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Seldom is the multi-coloured elephant in the room rendered as visible as in this searching article. Perhaps it’s because a relatively small group of historically-denied South Africans now above a certain income bracket, have too much to lose – or that too many previously-privileged South Africans feel too guilty to confront them, or politicians who insist that glaringly counter-productive, race-based policies must stay. Probably both. In psychology, you affirm someone for a quality or skill they have, for what they bring to the common weal. In the ANC, racially-corrective speak, you reward a person mainly for the colour of their skin, with other vital attributes less of a priority. It’s apt that the media head of the Institute of Race Relations Michael Morris, who’s long witnessed evolving South Africa politics, strips the room of all décor, the better to force attention on the multi-coloured elephant. He takes a portentous question by an erstwhile ANC stalwart Mosiuoa Lekota, (later Cope), to reproach those whose obsession with race a quarter of a century after it defined a government, threatens to emulate it. More than that, he outlines what it costs us, our people and the economy – all our people, all South Africans; not just a few, privileged by policy and legislation. First published on the Daily Friend. – Chris Bateman
This is the question we must ask ourselves
By Michael Morris*
When will we cease to be Africans, coloureds, Indians and whites and merely be South Africans?
These words are not mine – which, all these years after they were spoken, is distressing, and mainly because when they were spoken (and given who the speaker was) they seemed to herald a measure of sensible introspection, a reckoning, which did not come to pass, with the meaning of collective South African interests rather than merely with the competing claims of apartheid-era racial categories.
To his great credit, the speaker himself has lived up to his principles, to an ideal that resonates in his question. His name is Mosiuoa Lekota, a veteran who felt so strongly about the verities of the real struggle, that he left the liberation movement he had been part of, and suffered exceedingly for, to stand in opposition to it.
In 2004, however, he was not only South Africa’s Minister of Defence, he was also national chairperson of the African National Congress (ANC).
And what he said in Parliament was, indeed, simply this: ‘When will we cease to be Africans, coloureds, Indians and whites and merely be South Africans? This is the question we must ask ourselves.’
In an interview at the time, he made the rather more pointed observation about race-based affirmative measures: ‘We cannot keep them forever and allow ourselves to be accused of practising that which we fought against.’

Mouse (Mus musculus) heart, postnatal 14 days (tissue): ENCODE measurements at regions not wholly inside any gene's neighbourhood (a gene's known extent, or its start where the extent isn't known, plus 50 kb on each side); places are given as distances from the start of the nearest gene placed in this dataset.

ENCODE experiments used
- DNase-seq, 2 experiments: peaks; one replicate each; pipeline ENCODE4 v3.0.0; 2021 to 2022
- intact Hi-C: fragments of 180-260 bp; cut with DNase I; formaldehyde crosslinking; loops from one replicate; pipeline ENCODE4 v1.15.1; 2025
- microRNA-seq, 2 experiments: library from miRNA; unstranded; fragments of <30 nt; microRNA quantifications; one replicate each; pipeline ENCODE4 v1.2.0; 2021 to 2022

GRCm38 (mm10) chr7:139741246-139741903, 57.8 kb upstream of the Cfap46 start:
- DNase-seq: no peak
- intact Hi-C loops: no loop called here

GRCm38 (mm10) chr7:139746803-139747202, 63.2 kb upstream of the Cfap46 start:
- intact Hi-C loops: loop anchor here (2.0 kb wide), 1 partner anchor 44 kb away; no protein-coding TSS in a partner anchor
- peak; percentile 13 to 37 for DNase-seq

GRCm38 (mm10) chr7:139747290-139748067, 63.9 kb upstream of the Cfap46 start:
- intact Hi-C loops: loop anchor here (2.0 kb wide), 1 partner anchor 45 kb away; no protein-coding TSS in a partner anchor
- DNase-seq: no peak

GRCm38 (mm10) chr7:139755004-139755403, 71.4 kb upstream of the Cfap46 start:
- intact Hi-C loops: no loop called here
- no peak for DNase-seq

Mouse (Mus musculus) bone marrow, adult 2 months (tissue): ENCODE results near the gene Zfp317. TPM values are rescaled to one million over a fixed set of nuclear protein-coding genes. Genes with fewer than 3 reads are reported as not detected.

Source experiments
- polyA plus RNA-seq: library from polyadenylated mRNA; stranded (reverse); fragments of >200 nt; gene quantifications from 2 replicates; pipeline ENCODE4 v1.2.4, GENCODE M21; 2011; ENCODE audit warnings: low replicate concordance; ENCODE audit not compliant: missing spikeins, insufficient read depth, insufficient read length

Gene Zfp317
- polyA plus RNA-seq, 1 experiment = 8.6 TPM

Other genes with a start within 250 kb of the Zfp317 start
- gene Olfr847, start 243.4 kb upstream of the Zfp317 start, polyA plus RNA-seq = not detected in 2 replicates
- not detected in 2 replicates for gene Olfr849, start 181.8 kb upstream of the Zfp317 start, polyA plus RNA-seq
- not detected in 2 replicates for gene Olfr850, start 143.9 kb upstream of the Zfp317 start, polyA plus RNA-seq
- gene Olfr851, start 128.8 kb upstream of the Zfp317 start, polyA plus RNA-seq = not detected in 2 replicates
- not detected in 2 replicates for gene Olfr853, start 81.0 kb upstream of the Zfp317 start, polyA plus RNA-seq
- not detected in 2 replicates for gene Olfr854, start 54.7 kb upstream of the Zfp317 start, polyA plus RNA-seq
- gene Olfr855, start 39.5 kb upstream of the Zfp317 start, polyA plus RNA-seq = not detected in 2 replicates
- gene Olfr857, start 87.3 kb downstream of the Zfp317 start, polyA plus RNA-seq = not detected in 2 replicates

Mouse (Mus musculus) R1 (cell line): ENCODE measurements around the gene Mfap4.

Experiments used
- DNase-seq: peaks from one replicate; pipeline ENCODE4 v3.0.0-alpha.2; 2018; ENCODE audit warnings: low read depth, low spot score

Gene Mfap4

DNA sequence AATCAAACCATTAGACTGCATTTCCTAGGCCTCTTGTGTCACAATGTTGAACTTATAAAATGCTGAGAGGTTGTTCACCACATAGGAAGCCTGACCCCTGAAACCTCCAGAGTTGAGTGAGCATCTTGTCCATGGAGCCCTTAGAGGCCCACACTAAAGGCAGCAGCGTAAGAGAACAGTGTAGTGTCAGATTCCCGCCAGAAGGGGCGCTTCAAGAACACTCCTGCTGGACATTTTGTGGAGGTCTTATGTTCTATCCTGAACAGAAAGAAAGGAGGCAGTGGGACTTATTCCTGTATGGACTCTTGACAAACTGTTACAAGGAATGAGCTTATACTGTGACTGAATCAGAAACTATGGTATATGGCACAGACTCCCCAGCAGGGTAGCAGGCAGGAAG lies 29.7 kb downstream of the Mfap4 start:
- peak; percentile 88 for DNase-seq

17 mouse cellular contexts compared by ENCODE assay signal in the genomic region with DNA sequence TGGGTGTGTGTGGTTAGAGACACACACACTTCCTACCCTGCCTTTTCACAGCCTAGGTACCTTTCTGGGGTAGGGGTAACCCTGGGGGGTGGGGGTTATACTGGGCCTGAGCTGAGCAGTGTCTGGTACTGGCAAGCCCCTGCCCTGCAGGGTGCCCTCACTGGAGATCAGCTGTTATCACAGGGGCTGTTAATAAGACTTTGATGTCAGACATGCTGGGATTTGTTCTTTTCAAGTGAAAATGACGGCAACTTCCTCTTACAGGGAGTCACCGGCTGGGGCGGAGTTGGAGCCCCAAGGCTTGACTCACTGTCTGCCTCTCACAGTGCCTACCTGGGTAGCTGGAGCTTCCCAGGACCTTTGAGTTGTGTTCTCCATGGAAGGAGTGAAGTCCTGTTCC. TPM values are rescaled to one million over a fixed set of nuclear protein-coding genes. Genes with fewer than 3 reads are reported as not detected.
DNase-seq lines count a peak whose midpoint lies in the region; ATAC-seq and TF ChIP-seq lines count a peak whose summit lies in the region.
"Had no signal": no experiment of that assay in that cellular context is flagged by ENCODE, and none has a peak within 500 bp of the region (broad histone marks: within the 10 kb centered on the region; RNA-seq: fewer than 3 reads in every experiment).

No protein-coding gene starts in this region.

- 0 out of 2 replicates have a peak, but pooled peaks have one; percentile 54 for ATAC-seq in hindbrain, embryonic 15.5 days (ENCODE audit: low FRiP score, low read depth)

Even back then, though, it was already more than a question of principle.
A decade of democracy had demonstrated just how difficult it was going to be to cast off the burdens of the past and stimulate the conditions sufficient to guaranteeing a different, brighter future.
What we know about the ironically named ‘employment equity’ regime of the ANC in the decade and a half since 2004 is that it has failed dismally in its avowed aim – either of equity or of empowerment – and has, in addition, sponsored a political narrative of racial nationalism that exploits an imagined division between white and black people that isn’t even there.
As we have argued in recent times, contrary to what you see on social media and in much of the mainstream media, South Africa is not a society divided against itself. It stands out in our polling time and again that a comfortable majority of South Africans, across lines of race and class, respect one another and remain invested in the others’ success.
Which is exactly why it is distressing this decade and a half later to recognise that Lekota’s reasoned introspection was not the ruling ANC’s.
And, as a result, everything is worse today – higher unemployment, pitifully low skills among those who crave and need them most to get ahead, feeble economic growth, the addition of absurd and taxing burdens on the most enterprising (whose efforts and energies are actually the key to addressing the first-mentioned deficits) and a national conversation in which even outwardly intelligent people (many of whom presume they are entitled to exemption from the penalties of the policies they endorse) go along with racial nationalist reasoning without a moment’s intelligent, or moral, hesitation.
Over the years, I have listened to school governing bodies – as just one example – anguishing over what steps they must take to ‘transform’ their schools without giving a second’s thought to why it is the feeder areas of the schools they govern remain – for the most part – stubbornly unchanged.
Twenty five years is a long time, but not long enough for race-based so-called empowerment to make anything like the difference its intended beneficiaries were led to believe it would. The consequence is, indeed, anguish – but also recrimination, heightened racialism, envy, mistrust, resentment.